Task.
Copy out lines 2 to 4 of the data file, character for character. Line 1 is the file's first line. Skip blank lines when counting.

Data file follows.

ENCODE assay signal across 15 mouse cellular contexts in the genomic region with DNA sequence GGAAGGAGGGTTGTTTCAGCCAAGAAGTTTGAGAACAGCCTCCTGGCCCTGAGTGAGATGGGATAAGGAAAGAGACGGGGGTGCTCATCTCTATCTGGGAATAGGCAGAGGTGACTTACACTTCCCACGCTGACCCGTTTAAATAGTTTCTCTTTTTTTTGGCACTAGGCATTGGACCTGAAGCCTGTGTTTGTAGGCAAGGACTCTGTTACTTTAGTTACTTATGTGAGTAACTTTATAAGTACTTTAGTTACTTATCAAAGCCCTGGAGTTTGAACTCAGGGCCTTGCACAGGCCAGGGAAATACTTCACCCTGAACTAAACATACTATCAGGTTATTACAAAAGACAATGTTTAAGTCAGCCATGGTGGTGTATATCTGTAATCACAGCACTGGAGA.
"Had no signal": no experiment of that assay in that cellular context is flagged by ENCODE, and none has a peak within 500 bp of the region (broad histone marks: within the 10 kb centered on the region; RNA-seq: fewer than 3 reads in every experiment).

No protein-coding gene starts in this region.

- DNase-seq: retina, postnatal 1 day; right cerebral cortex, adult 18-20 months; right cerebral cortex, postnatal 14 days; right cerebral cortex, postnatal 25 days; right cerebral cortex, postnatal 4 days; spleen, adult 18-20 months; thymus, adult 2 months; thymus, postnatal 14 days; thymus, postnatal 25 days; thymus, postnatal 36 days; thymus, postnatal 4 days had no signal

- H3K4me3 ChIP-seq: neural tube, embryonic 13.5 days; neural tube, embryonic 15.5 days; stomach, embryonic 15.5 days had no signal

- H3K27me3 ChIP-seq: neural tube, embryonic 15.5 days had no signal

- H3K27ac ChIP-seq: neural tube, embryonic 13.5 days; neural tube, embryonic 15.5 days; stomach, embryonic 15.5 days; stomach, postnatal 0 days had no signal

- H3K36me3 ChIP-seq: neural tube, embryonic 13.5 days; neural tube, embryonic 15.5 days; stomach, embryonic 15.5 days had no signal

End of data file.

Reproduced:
"Had no signal": no experiment of that assay in that cellular context is flagged by ENCODE, and none has a peak within 500 bp of the region (broad histone marks: within the 10 kb centered on the region; RNA-seq: fewer than 3 reads in every experiment).

No protein-coding gene starts in this region.

- DNase-seq: retina, postnatal 1 day; right cerebral cortex, adult 18-20 months; right cerebral cortex, postnatal 14 days; right cerebral cortex, postnatal 25 days; right cerebral cortex, postnatal 4 days; spleen, adult 18-20 months; thymus, adult 2 months; thymus, postnatal 14 days; thymus, postnatal 25 days; thymus, postnatal 36 days; thymus, postnatal 4 days had no signal